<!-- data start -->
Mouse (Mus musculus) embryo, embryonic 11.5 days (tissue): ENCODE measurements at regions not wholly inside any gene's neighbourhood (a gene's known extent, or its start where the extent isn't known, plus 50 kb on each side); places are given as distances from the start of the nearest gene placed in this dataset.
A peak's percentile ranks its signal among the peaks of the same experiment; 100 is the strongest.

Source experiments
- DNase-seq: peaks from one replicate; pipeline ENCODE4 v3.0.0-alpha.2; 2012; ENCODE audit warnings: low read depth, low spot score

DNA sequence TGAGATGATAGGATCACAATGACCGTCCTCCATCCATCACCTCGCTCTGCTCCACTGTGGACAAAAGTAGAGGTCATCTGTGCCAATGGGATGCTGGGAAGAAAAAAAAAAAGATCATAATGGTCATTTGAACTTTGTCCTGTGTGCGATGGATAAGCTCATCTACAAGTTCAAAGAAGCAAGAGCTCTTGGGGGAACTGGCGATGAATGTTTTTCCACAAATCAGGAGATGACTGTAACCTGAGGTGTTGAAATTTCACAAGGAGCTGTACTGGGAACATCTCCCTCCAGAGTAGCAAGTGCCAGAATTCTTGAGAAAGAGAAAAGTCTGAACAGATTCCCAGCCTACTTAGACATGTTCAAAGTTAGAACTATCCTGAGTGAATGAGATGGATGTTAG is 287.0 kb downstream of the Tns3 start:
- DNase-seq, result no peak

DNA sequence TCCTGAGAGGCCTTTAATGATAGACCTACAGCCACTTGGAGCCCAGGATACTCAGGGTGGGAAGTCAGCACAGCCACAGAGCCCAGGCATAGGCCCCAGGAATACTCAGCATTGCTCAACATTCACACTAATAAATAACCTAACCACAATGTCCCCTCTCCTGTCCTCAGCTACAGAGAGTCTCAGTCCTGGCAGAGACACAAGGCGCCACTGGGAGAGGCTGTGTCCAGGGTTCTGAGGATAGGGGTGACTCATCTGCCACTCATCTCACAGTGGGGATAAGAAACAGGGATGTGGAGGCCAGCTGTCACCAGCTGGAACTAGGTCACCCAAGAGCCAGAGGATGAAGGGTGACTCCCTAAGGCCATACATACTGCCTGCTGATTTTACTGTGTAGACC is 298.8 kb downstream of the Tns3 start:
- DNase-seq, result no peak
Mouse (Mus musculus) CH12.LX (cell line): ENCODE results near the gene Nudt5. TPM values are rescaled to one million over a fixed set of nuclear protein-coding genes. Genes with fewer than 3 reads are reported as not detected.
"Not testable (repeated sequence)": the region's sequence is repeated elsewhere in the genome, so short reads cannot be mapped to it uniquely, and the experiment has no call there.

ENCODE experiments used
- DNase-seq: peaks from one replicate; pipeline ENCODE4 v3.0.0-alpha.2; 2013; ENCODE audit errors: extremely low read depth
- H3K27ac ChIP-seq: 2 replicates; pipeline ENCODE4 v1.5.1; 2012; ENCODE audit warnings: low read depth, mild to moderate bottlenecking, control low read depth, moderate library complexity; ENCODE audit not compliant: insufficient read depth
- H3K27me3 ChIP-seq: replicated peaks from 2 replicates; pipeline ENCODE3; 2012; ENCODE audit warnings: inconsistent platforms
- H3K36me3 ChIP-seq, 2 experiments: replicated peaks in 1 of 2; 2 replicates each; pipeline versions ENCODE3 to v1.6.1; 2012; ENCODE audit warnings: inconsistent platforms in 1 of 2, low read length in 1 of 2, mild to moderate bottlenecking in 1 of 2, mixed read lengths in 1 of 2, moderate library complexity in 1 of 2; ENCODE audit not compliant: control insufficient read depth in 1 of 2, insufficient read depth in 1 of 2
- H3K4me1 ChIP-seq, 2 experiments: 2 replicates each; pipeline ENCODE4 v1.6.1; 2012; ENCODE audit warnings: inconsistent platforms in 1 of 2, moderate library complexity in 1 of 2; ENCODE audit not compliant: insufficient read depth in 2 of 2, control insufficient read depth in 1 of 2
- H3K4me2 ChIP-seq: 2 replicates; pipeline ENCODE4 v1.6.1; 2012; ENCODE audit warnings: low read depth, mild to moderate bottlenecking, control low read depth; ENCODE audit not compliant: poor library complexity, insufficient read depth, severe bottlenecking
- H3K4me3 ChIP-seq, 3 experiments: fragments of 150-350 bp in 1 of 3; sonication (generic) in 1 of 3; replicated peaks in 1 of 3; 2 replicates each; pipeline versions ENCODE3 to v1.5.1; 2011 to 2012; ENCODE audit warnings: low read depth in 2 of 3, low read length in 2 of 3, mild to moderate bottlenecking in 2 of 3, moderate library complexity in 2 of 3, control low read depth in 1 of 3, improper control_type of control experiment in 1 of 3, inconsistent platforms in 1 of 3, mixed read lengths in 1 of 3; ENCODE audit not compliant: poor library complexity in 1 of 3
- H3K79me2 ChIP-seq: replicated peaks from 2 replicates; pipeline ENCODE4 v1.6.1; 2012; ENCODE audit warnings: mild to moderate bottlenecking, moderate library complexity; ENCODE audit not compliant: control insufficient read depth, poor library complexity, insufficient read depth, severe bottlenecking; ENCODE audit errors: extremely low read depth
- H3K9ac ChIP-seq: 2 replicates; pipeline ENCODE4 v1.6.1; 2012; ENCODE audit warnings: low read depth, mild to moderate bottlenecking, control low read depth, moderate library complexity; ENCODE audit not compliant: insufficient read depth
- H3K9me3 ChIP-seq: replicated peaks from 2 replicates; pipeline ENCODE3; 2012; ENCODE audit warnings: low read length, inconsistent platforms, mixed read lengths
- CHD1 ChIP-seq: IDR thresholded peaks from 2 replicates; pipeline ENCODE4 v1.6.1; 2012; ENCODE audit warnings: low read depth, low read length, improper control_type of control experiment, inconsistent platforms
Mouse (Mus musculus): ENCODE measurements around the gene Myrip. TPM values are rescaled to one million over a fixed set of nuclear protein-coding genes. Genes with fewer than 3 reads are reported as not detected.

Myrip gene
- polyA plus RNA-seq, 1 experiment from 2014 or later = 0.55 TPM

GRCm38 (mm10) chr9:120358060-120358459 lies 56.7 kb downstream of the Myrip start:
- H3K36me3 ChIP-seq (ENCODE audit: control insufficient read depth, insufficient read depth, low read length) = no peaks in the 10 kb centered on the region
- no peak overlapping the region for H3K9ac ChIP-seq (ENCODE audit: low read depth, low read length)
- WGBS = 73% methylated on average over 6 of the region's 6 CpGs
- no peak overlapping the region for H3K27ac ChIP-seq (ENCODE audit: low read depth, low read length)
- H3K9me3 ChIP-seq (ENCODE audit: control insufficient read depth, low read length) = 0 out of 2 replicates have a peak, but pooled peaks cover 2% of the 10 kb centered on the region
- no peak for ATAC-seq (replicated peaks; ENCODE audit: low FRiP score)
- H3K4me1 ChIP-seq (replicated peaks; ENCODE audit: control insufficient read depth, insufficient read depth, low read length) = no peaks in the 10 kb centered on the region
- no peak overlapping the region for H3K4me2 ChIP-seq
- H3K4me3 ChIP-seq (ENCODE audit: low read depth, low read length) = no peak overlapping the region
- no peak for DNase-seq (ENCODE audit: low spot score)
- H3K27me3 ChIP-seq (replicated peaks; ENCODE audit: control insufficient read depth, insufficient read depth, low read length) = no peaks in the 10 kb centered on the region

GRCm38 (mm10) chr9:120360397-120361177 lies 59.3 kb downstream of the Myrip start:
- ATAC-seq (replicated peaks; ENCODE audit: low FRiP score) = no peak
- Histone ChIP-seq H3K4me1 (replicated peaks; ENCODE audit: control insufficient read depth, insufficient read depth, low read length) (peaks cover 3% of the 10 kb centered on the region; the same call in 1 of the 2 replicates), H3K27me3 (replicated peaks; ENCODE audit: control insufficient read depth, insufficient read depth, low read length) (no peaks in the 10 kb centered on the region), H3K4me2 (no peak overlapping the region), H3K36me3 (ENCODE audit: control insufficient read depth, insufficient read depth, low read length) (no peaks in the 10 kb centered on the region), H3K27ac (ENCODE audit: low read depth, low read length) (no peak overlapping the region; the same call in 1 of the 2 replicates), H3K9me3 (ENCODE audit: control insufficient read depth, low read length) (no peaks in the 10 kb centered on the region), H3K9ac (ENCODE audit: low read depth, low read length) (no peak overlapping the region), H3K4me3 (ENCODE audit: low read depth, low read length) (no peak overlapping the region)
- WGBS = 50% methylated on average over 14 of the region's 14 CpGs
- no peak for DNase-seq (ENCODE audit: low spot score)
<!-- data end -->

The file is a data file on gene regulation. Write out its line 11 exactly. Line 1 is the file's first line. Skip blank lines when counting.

ENCODE experiments used